Whenever I hear people talking about it being too late to learn a new skill, or when I feel like something might be out of reach for me, I think of what Goudy accomplished “when most men are permanently set in the chosen vocations.”"
nevertoolate  careerchanges  lifelonglearning  learning  fredericgoudy  cv  2012  jasonsantamaria  via:caseygollan  latebloomers 
august 2012 by robertogreco
The Long, Slow, Constant, Mindful Writing Life - The Conversation - The Chronicle of Higher Education
"One of my favorite cultural critics, Albert Murray, began publishing his writing at age 46. I imagine him during his 19-year career in the Air Force, mulling over the ideas that one day would dazzle me and many others. I imagine him practicing thought riffs and idea phrases so that when he decided to set words to the page, they sparkled with their elegant composition and elucidation. It strikes me as beside the point to call him a late bloomer. I’d rather call him a man who wrote on his own time—the right time. If we are open, we can see that possibility in us all."
via:ayjay  mindfulness  slowness  slow  2012  imaniperry  cv  readiness  time  writing  latebloomers  albertmurray 
august 2012 by robertogreco
Ten design lessons from Frederick Law Olmsted, the father of American landscape architecture - (37signals)
"1. Respect “the genius of a place.”…

2. Subordinate details to the whole…

3. The art is to conceal art…

4. Aim for the unconscious…

5. Avoid fashion for fashion’s sake.…

6. Formal training isn’t required. Olmsted had no formal design training and didn’t commit to landscape architecture until he was 44. Before that, he was a New York Times correspondent to the Confederate states, the manager of a California gold mine, and General Secretary of the United States Sanitary Commission during the Civil War. He also ran a farm on Staten Island from 1848 to 1855 and spent time working in a New York dry-goods store. His views on landscapes developed from travelling and reading…

…7. Words matter…

8. Stand for something…

9. Utility trumps ornament…

10. Never too much, hardly enough."
design  landscape  fredericklawolmstead  via:lukeneff  art  architecture  latebloomers  cv  autodidacts  genius  philosophy  simplicity  education  utility  yearoff  training  formaleducation  formal  informal  travel  experience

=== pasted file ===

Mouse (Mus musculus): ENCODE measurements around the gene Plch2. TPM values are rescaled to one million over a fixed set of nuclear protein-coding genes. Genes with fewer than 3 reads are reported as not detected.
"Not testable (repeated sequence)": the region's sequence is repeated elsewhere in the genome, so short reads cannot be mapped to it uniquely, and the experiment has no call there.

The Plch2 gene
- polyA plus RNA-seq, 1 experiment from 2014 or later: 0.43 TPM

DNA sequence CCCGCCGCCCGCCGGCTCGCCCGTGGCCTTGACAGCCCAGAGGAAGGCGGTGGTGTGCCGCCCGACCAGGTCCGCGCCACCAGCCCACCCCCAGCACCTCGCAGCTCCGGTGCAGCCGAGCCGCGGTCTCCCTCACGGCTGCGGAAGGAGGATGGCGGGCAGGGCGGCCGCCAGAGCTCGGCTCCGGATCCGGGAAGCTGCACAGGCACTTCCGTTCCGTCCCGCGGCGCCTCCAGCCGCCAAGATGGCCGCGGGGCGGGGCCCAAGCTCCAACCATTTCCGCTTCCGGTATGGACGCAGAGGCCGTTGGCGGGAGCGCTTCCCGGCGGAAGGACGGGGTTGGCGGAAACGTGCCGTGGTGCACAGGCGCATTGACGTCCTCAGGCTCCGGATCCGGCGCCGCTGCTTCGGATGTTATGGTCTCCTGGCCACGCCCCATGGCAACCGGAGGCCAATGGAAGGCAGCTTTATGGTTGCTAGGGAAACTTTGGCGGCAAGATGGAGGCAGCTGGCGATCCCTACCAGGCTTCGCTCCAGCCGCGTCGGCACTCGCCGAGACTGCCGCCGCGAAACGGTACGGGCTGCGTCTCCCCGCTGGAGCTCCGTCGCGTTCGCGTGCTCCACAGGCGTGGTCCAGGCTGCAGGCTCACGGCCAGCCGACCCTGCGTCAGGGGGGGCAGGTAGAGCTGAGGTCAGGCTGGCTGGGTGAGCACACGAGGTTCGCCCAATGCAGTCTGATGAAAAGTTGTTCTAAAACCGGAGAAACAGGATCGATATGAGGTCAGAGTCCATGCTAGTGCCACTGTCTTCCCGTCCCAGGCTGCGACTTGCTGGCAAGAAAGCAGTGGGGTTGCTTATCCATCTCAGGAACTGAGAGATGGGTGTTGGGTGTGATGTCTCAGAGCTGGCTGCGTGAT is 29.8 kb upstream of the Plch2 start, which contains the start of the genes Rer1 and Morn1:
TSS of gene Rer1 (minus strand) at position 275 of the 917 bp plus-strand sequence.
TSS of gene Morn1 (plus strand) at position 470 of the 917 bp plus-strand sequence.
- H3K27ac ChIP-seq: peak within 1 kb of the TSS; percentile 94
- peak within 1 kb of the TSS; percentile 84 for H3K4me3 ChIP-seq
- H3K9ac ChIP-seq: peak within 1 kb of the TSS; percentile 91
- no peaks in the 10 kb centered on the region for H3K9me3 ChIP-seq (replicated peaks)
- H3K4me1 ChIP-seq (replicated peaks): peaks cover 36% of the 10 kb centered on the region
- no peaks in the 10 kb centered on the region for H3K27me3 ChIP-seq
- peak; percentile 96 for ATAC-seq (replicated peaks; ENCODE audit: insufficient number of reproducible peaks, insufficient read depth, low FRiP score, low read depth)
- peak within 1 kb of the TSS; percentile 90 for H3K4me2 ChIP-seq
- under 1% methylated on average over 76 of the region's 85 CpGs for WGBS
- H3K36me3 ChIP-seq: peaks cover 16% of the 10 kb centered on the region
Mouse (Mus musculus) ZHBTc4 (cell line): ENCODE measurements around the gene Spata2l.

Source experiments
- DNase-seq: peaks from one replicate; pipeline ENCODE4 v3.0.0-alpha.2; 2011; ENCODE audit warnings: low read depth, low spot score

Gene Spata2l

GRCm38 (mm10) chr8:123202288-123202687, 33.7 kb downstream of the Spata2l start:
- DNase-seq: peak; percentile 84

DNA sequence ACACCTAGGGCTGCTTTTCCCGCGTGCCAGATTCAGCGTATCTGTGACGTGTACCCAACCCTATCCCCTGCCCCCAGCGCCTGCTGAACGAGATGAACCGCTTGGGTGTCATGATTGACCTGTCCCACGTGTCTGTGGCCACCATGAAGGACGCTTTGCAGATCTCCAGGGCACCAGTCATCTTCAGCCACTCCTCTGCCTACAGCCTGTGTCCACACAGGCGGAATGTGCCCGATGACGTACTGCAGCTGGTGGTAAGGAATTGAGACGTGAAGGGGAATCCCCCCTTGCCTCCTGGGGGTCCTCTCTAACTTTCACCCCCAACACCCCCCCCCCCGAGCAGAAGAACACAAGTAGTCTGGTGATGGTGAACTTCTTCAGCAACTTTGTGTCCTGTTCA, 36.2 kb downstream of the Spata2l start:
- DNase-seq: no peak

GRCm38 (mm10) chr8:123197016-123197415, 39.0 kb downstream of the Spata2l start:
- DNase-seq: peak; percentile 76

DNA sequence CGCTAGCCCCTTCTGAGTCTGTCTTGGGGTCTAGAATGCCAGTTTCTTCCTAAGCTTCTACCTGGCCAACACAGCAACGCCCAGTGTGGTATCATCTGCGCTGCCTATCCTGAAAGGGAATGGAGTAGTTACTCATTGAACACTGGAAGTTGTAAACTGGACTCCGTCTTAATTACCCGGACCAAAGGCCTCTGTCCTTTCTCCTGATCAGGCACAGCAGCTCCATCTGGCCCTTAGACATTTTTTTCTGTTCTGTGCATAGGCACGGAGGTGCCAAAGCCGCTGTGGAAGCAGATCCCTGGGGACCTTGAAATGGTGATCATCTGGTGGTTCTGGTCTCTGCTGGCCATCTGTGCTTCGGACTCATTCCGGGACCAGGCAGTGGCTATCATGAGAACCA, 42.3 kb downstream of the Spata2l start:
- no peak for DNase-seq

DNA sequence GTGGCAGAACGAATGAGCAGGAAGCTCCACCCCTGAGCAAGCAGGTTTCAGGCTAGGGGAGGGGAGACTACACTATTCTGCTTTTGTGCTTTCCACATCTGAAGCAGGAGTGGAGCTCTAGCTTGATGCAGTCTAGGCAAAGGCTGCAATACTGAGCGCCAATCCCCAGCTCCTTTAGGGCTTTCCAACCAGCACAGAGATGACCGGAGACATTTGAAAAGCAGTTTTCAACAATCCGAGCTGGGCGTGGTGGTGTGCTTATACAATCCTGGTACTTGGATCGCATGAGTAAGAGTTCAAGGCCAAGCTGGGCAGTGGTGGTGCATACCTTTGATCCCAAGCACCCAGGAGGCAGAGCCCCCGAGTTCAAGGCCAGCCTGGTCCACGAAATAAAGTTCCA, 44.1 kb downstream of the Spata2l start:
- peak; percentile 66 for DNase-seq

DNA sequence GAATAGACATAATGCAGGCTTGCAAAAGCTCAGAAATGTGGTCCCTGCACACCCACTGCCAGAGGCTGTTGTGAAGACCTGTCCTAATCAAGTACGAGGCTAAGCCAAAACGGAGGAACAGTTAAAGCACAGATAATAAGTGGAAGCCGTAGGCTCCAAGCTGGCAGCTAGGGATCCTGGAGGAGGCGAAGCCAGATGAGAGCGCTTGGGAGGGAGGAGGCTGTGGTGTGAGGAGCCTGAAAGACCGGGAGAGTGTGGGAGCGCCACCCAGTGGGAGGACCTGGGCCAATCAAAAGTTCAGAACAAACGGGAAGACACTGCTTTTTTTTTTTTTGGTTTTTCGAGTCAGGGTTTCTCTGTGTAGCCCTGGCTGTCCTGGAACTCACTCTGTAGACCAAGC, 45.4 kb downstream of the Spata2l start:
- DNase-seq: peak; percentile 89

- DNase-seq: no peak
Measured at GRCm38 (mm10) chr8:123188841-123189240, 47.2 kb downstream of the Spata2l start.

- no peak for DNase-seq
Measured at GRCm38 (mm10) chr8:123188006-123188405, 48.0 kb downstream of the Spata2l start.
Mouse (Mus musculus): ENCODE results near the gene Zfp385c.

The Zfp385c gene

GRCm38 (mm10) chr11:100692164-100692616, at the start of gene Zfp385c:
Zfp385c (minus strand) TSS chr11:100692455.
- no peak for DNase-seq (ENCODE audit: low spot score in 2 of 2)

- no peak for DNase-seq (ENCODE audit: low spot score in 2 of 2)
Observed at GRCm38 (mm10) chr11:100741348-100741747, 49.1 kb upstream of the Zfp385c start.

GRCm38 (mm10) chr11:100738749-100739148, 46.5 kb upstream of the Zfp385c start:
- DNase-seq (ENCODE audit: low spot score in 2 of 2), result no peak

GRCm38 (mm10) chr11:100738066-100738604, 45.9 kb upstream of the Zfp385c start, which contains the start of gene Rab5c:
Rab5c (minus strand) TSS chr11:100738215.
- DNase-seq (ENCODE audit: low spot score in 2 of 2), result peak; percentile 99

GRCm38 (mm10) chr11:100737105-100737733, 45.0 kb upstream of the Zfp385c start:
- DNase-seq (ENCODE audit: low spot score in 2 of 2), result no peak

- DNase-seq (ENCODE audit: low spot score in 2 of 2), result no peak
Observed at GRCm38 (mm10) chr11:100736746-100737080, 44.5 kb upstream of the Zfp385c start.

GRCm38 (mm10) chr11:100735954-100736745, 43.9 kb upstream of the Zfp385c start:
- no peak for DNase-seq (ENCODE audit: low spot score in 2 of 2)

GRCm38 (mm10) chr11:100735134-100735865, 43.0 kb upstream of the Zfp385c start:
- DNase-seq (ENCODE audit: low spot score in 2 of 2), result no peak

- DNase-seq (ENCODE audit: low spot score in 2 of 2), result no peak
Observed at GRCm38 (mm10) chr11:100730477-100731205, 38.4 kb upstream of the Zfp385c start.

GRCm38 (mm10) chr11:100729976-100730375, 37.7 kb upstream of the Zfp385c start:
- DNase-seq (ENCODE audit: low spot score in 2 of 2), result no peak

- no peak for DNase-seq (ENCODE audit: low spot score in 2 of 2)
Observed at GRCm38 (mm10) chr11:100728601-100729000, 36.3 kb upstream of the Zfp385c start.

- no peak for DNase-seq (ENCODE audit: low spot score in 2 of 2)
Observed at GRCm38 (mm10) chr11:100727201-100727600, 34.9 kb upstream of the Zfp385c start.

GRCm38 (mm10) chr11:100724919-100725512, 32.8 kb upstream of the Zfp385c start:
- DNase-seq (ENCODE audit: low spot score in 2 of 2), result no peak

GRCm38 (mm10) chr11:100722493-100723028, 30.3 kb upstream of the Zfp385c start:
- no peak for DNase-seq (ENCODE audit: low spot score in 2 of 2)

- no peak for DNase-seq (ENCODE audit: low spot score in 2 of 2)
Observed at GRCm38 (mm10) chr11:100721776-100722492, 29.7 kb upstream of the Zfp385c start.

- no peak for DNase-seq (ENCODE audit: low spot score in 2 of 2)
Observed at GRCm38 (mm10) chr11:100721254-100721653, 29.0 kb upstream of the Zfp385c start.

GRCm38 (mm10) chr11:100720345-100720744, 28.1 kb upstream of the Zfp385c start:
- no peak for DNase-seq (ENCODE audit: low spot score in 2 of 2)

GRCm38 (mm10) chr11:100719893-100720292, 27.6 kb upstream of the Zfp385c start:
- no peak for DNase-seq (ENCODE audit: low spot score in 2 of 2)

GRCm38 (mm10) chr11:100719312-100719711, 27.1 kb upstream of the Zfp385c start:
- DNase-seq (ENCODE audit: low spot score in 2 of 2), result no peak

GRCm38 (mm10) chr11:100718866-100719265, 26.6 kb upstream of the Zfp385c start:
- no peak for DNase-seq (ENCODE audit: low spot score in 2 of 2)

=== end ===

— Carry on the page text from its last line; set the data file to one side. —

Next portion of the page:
may 2011 by robertogreco
Book Club for Life - reading books masterpieces | Ask MetaFilter
"I'm 30. Each year until I'm 60 I want to read a masterpiece by an author the same age as I am when s/he wrote it. Help compile my list.

This is for a sort of lifetime book club I'm planning with a dear friend who lives halfway across the world.

We don't mind cheating a little bit; even if the author wasn't exactly our age when the book was first published, it's fine as long as s/he attained that age in the year of publication. (So The Mysteries of Udolpho would be an acceptable choice for this year, for example, even though it was published in May 1794 and Ann Radcliffe didn't turn 30 until July of that year.)

No limitations on genre, and we'll consider works of poetry and music if they're epic enough to sustain a year of contemplation and conversation."

[via: http://twitter.com/tcarmody/status/41693970912256000 ]
books  lists  metafilter  booklist  reading  latebloomers  age  aging  cv  bookclub  lifetime  toread 
february 2011 by robertogreco
Annals of Culture: Late Bloomers: Reporting & Essays: The New Yorker
"Late bloomers’ stories are invariably love stories, and this may be why we have such difficulty with them. We’d like to think that mundane matters like loyalty, steadfastness, and the willingness to keep writing checks to support what looks like failure have nothing to do with something as rarefied as genius. But sometimes genius is anything but rarefied; sometimes it’s just the thing that emerges after twenty years of working at your kitchen table."

[more at: http://www.kottke.org/08/10/gladwell-on-early-and-lateblooming-geniuses ]
malcolmgladwell  genius  art  creativity  work  success  relationships  writers  writing  culture  history  publishing  books  psychology  education  life  age  latebloomers  cezanne 
october 2008 by robertogreco